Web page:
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Horse Thrush Treatments

What is Thrush?

Thrush is caused by an anaerobic (without oxygen) bacterial infection of the frog of the foot; specifically, a moist exudative dermatitis of the central and lateral sulci (clefts) of the frog. The most commonly cultured bacteria is Fusobacterium necrophorum. This bacterium incites a strong tissue reaction and causes the characteristic black exudate associated with thrush. The strong tissue reaction can be quite painful in some cases.

Does My Horse Have Thrush?

Now, not every horse with black discharge and smelly feet has thrush. Horses live in unclean environments and are constantly walking through urine, manure, and mud. These can pack into the frog and produce a foul smell and appear like black discharge. Although the disease was once thought to be associated with these unclean conditions, this is not always the case. Some horses live in the wettest, dirtiest conditions and never develop thrush, while others who live in the cleanest, driest stalls are plagued by thrush.

So why the difference?

Some practitioners attribute it to the health of the hoof. Good nutrition will produce a strong hoof and proper trimming/shoeing will aid in the normal self cleaning mechanism of the foot. Veterinary podiatrist, Dr. Stephen O'Grady, describes this mechanism:

The horse possesses a natural hoof cleaning mechanism. in the normal
foot, as weight is placed on the limb, the third phalanx (coffin bone)
will descend, causing the sole to flatten. Descent of the coffin joint
occurs as the navicular bone gives in a distopalmar (downward)
direction, pushing against the navicular bursa and the deep flexor
tendon, and finally causes expansion of the frog as it approaches the
ground surface. This continuous change in the structure prevents the
accumulation of material in the bottom of the foot. Impairment of this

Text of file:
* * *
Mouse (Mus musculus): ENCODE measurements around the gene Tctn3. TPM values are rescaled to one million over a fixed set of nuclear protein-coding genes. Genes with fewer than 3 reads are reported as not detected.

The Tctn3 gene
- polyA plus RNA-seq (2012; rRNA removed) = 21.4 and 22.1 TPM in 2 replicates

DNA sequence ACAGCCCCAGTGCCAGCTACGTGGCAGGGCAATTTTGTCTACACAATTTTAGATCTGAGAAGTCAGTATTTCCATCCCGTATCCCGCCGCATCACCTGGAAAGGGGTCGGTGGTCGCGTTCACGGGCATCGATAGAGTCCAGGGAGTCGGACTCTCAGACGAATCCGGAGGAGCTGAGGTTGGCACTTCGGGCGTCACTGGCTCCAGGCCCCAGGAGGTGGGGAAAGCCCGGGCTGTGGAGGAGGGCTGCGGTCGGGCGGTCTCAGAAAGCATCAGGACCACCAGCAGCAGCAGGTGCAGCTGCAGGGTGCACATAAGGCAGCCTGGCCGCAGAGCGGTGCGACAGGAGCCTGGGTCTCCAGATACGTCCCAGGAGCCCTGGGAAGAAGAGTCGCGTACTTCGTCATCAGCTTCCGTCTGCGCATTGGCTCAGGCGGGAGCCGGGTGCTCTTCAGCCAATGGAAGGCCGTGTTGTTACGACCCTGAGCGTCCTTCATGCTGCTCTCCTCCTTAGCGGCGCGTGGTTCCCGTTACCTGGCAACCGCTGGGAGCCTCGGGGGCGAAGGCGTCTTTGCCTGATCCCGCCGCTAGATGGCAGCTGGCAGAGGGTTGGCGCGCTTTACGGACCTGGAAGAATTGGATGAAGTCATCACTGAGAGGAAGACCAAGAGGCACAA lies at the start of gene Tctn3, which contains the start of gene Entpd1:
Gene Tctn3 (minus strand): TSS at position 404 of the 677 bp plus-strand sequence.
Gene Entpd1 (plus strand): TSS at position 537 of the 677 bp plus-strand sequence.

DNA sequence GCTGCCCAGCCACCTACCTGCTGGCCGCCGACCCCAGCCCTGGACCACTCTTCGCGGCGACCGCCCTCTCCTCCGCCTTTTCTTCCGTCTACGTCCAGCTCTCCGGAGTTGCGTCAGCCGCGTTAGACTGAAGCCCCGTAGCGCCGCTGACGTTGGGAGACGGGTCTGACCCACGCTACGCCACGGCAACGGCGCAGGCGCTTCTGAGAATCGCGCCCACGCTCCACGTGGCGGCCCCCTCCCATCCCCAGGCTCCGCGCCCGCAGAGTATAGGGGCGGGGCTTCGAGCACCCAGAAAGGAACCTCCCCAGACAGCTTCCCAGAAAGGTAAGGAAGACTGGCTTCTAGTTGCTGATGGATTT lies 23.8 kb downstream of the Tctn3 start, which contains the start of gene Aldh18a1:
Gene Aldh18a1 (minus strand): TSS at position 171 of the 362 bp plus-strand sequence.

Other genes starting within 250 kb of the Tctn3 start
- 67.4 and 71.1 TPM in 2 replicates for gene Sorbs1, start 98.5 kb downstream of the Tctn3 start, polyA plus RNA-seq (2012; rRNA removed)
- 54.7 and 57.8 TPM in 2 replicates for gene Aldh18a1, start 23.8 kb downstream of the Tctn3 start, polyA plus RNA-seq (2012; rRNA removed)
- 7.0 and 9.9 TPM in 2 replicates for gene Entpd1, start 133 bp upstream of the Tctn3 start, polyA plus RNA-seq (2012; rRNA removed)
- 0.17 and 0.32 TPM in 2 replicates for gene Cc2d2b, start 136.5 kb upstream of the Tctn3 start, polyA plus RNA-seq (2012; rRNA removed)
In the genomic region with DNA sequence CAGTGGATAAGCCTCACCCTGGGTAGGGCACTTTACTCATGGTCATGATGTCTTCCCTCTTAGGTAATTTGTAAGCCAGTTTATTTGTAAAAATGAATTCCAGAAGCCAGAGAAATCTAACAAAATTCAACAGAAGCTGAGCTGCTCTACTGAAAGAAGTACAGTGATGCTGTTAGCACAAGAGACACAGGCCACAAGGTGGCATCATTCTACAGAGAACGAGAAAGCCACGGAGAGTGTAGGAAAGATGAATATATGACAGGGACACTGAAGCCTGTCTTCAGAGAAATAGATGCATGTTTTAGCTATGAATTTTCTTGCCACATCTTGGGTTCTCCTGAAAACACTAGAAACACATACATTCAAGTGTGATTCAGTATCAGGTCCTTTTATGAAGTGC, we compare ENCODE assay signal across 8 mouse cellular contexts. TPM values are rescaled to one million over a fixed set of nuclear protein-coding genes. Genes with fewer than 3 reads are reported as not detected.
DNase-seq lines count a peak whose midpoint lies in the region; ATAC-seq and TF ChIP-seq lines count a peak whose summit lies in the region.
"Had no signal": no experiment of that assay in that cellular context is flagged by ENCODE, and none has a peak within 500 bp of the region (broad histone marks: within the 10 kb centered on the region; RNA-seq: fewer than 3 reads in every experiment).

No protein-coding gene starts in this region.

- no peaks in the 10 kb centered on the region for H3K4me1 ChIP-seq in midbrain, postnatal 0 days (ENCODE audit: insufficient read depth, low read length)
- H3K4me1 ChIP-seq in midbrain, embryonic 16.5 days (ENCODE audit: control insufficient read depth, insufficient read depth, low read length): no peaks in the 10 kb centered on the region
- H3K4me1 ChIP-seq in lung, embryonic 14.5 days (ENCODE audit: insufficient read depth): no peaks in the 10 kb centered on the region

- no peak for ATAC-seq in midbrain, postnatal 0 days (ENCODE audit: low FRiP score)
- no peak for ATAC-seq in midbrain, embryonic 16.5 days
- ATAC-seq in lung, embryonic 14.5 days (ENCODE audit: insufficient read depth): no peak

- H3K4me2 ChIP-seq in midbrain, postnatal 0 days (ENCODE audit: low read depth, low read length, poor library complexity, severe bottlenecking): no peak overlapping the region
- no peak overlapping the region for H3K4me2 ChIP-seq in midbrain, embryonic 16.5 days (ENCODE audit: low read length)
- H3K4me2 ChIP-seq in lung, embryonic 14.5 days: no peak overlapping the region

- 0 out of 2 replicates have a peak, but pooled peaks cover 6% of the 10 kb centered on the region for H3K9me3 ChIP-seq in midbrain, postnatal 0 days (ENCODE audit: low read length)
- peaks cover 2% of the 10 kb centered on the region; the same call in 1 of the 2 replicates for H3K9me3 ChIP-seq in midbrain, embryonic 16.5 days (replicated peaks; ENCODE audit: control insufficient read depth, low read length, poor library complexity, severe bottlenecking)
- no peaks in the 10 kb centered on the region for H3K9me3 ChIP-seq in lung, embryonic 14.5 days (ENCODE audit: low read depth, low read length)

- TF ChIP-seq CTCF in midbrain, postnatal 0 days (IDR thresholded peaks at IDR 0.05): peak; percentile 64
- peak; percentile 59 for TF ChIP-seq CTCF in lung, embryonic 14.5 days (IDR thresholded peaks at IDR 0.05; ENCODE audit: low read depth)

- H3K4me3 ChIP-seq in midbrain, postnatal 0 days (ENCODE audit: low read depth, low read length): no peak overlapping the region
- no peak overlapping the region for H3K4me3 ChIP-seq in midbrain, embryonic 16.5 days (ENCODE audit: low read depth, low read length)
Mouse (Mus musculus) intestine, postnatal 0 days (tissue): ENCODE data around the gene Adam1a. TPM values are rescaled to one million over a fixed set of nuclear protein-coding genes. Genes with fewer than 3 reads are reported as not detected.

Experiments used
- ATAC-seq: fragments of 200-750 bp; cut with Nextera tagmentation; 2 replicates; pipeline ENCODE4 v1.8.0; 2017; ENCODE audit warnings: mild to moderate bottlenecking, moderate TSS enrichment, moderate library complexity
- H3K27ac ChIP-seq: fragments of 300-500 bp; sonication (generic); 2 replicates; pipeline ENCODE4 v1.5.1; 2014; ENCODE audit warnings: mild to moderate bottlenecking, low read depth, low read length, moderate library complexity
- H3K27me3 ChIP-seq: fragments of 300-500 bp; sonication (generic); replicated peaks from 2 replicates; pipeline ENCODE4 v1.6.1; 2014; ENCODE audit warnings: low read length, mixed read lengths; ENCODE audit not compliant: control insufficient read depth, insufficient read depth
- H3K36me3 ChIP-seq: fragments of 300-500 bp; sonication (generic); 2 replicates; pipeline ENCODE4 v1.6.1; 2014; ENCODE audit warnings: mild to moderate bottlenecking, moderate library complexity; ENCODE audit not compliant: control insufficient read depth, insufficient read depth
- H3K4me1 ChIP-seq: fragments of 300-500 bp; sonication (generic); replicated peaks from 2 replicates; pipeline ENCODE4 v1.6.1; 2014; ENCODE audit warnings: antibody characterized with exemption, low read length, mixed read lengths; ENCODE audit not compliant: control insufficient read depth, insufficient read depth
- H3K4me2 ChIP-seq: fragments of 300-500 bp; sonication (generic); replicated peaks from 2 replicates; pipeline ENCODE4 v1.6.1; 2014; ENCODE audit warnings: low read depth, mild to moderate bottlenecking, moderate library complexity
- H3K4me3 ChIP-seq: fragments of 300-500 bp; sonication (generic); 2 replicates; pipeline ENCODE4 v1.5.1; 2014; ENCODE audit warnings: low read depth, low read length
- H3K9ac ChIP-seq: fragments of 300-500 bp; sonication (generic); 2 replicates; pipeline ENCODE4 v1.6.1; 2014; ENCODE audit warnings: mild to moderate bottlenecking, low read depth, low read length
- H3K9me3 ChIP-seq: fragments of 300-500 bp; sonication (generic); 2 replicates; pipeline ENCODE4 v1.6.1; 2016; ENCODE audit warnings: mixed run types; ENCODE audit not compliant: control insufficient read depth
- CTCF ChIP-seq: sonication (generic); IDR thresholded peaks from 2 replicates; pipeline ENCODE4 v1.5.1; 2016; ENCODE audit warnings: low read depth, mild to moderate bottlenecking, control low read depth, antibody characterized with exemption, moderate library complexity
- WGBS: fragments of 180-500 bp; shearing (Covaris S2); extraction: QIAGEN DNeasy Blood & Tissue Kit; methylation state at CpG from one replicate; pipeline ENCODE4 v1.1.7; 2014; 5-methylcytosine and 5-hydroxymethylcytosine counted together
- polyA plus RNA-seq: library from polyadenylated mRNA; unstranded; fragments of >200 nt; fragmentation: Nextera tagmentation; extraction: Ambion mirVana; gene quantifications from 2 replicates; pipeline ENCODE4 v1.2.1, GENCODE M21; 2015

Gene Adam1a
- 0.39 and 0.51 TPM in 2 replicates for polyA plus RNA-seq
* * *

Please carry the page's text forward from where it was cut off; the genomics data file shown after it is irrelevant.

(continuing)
hoof cleaning mechanism appears to the outstanding cause of thrush.


Chronic lameness, improper trimming, and insufficient exercise can lead to impairment of the hoof cleaning mechanism. When the foot is not properly cleaned, by both self mechanism, and proper grooming) manure, shavings and mud get packed into the clefts of the frog. This traps moisture and decreases the oxygen in the area and promotes the growth of bacteria.

How do I treat thrush?

Treatment must address both the bacterial infection and the underlying cause of the impairment of the self cleaning mechanism. Topical anti-thrush medications will resolve the bacterial infection. Proper trimming and balancing the foot will help to return it to its normal function. Any chronic lameness should be diagnosed and treated by your veterinarian. If your horse becomes lame from the thrush, you should contact your veterinarian for help.

By addressing all the factors causing thrush, you will be able to treat and eliminate those stinky (and sore) feet!

Registered 2011 Equestrian Collections; Author: Sallie S. Hyman, VMD, DACVIM, CVA

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Farnam Thrush XX
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12/22/2014 2:35:39 PM
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